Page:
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Pontiac, Michigan

From Academic Kids

Pontiac is a city located in Oakland County, Michigan. It is the county seat of Oakland County6. Considered a "satellite city" of Detroit, it is surrounded by affluent Metro Detroit suburbs. Although in the midst of these suburbs, Pontiac itself is an urban center with a significant manufacturing sector.

The city is probably best known for the prominent General Motors manufacturing plants and the GM automobile make, Pontiac, which was first produced in (and named after) the city.

Also of note in the city is the Pontiac Silverdome, the stadium in which the Detroit Lions played until 2002.

Regionally, the city is known for the Arts, Beats and Eats Festival (http://www.artsbeatseats.com), a widely attended summer festival featuring an art show, musical concert venues, and a sampling of food from numerous regional restaurants.

The city is at the north end of the famous Woodward Avenue, known in the 1950's and 60's as being popular with young people who would "cruise" and drag-race their hot-rods in the area. Pontiac participates in the annual Woodward Dream Cruise (http://www.woodwarddreamcruise.com), an annual event celebrating Woodward's hot-rod history, streching from Pontiac to Detroit.

Geography

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Location of Pontiac, Michigan

According to the United States Census Bureau, the city has a total area of 52.3 km² (20.2 mi²). 51.8 km² (20.0 mi²) of it is land and 0.6 km² (0.2 mi²) of it is water. The total area is 1.09% water.

The city is bounded by the City of Auburn Hills to the east and north, the City of Lake Angelus to the north, Waterford Township to the west, and Bloomfield Township to the south.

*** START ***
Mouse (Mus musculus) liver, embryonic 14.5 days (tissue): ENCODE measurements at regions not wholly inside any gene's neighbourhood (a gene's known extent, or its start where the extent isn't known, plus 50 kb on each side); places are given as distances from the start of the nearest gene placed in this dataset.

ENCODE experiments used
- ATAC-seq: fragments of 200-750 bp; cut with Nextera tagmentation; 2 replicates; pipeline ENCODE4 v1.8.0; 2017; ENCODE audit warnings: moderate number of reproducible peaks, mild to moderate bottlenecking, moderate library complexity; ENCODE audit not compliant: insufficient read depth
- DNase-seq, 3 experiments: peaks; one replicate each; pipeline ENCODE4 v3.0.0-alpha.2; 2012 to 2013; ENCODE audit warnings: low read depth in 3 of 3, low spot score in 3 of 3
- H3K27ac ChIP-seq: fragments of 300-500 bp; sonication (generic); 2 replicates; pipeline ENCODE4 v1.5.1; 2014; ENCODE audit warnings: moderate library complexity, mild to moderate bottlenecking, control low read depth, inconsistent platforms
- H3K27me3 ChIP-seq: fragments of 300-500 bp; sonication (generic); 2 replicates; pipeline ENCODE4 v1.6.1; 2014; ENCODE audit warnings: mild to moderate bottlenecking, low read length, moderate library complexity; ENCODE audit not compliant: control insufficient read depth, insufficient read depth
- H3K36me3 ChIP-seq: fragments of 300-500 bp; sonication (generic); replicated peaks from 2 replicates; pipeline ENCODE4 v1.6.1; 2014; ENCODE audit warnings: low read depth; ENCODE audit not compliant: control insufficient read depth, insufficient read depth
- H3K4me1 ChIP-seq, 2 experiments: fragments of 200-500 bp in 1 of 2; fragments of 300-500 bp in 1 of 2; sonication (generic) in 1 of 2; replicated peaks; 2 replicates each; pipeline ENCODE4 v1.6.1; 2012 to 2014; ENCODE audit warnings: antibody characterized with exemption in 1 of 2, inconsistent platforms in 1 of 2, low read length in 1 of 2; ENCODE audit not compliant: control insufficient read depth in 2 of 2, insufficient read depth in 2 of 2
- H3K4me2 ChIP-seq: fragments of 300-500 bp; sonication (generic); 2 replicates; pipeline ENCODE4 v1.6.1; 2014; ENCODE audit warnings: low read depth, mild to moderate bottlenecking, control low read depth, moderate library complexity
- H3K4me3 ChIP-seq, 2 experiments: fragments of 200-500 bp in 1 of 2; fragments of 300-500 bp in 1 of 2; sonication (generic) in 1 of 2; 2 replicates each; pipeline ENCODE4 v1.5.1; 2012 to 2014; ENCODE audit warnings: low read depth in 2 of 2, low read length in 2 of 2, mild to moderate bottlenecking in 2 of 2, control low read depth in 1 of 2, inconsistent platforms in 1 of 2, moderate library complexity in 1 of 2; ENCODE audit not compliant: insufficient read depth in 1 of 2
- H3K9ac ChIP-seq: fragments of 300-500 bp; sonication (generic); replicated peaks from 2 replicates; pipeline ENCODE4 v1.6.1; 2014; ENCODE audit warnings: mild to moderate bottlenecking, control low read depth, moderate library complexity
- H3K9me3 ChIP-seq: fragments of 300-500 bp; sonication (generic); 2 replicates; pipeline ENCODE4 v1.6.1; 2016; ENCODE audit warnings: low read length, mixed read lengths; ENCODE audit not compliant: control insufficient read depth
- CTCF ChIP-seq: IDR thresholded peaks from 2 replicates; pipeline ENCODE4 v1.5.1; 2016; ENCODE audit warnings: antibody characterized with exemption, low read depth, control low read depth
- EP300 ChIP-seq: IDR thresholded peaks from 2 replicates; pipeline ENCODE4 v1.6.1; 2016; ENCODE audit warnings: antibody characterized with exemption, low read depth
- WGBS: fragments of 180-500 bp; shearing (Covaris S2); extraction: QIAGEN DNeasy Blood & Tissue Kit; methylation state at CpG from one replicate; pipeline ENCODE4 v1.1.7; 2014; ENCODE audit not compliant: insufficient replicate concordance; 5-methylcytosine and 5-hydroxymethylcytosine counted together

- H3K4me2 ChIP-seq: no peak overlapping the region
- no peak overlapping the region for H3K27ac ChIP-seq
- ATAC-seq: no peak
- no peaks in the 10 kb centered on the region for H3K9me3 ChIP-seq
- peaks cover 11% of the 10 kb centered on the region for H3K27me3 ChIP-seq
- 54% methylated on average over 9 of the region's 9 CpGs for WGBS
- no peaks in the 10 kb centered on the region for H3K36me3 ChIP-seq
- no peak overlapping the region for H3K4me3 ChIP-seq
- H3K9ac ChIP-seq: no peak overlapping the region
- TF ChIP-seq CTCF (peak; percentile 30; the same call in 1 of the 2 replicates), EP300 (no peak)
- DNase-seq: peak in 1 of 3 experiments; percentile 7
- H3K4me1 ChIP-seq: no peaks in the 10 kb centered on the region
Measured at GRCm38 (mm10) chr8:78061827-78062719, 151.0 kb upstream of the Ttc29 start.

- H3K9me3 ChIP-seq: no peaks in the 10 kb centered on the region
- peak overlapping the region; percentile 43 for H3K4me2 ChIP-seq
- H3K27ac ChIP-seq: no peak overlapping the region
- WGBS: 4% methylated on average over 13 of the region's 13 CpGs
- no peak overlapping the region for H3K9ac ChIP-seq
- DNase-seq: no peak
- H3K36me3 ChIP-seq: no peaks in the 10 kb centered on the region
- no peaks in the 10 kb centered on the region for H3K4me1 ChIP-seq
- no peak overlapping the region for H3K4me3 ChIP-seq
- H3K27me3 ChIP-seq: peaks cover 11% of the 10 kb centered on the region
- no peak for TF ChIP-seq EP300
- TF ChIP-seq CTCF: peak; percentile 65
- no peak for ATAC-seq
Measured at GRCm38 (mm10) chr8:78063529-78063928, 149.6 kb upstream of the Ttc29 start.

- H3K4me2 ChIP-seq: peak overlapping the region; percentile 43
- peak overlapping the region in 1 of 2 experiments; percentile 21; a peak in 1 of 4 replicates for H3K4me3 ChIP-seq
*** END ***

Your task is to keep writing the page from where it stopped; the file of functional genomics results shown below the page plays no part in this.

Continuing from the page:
The defunct civil township, which was known as Pontiac Township, initially included what are now the cities of Pontiac, Lake Angelus, and Auburn Hills. The township incorporated as the City of Auburn Hills in 1983. Although the township no longer exists as a civil entity, it is still used as a survey township for land use purposes.

The major thoroughfares in the city are: Woodward Avenue (state route 1, or M-1), state route 59 ("M-59", or Huron Street), and Telegraph Road (U.S. 24). Portions of Woodward Avenue were once known as "Saginaw Street" and "Wide Track Drive" (the portion of Saginaw Street that runs through the downtown business district remains under that name).

Demographics

As of the census2 of 2000, there are 66,337 people, 24,234 households, and 15,267 families residing in the city. The population density is 1,281.3/km² (3,318.2/mi²). There are 26,336 housing units at an average density of 508.7/km² (1,317.3/mi²). The racial makeup of the city is 39.09% White, 47.92% African American, 0.58% Native American, 2.40% Asian, 0.04% Pacific Islander, 6.47% from other races, and 3.50% from two or more races. 12.76% of the population are Hispanic or Latino of any race.

There are 24,234 households out of which 33.9% have children under the age of 18 living with them, 31.5% are married couples living together, 25.2% have a female householder with no husband present, and 37.0% are non-families. 29.4% of all households are made up of individuals and 8.0% have someone living alone who is 65 years of age or older. The average household size is 2.68 and the average family size is 3.32.

In the city the population is spread out with 30.6% under the age of 18, 10.3% from 18 to 24, 32.3% from 25 to 44, 18.3% from 45 to 64, and 8.5% who are 65 years of age or older. The median age is 30 years. For every 100 females there are 94.8 males. For every 100 females age 18 and over, there are 90.3 males.

The median income for a household in the city is $31,207, and the median income for a family is $36,391. Males have a median income of $31,961 versus $24,765 for females. The per capita income for the city is $15,842. 22.1% of the population and 18.0% of families are below the poverty line. Out of the total population, 29.3% of those under the age of 18 and 15.7% of those 65 and older are living below the poverty line.

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